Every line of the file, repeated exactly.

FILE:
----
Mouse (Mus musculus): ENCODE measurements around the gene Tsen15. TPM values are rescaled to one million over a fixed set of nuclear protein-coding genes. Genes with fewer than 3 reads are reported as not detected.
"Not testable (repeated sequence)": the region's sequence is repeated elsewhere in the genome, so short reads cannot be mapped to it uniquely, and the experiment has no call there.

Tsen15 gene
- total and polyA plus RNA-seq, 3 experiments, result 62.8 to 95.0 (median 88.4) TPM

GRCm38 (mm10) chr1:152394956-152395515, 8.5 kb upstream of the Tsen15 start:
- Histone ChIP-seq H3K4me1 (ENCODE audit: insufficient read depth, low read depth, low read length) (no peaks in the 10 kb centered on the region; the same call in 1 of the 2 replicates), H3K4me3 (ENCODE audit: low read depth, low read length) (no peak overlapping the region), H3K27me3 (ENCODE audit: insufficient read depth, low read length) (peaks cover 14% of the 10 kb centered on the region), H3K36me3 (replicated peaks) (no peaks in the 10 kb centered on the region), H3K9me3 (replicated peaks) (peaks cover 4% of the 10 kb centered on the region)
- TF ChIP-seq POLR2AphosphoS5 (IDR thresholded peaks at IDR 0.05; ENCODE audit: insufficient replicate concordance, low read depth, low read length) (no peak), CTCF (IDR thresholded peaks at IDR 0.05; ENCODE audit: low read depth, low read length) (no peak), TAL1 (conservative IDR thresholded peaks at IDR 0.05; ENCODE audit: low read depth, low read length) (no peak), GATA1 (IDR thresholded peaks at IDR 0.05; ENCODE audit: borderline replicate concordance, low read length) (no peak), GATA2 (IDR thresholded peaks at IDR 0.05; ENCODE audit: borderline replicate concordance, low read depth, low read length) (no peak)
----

Mouse (Mus musculus): ENCODE measurements around the gene Tsen15. TPM values are rescaled to one million over a fixed set of nuclear protein-coding genes. Genes with fewer than 3 reads are reported as not detected.
"Not testable (repeated sequence)": the region's sequence is repeated elsewhere in the genome, so short reads cannot be mapped to it uniquely, and the experiment has no call there.

Tsen15 gene
- total and polyA plus RNA-seq, 3 experiments, result 62.8 to 95.0 (median 88.4) TPM

GRCm38 (mm10) chr1:152394956-152395515, 8.5 kb upstream of the Tsen15 start:
- Histone ChIP-seq H3K4me1 (ENCODE audit: insufficient read depth, low read depth, low read length) (no peaks in the 10 kb centered on the region; the same call in 1 of the 2 replicates), H3K4me3 (ENCODE audit: low read depth, low read length) (no peak overlapping the region), H3K27me3 (ENCODE audit: insufficient read depth, low read length) (peaks cover 14% of the 10 kb centered on the region), H3K36me3 (replicated peaks) (no peaks in the 10 kb centered on the region), H3K9me3 (replicated peaks) (peaks cover 4% of the 10 kb centered on the region)
- TF ChIP-seq POLR2AphosphoS5 (IDR thresholded peaks at IDR 0.05; ENCODE audit: insufficient replicate concordance, low read depth, low read length) (no peak), CTCF (IDR thresholded peaks at IDR 0.05; ENCODE audit: low read depth, low read length) (no peak), TAL1 (conservative IDR thresholded peaks at IDR 0.05; ENCODE audit: low read depth, low read length) (no peak), GATA1 (IDR thresholded peaks at IDR 0.05; ENCODE audit: borderline replicate concordance, low read length) (no peak), GATA2 (IDR thresholded peaks at IDR 0.05; ENCODE audit: borderline replicate concordance, low read depth, low read length) (no peak)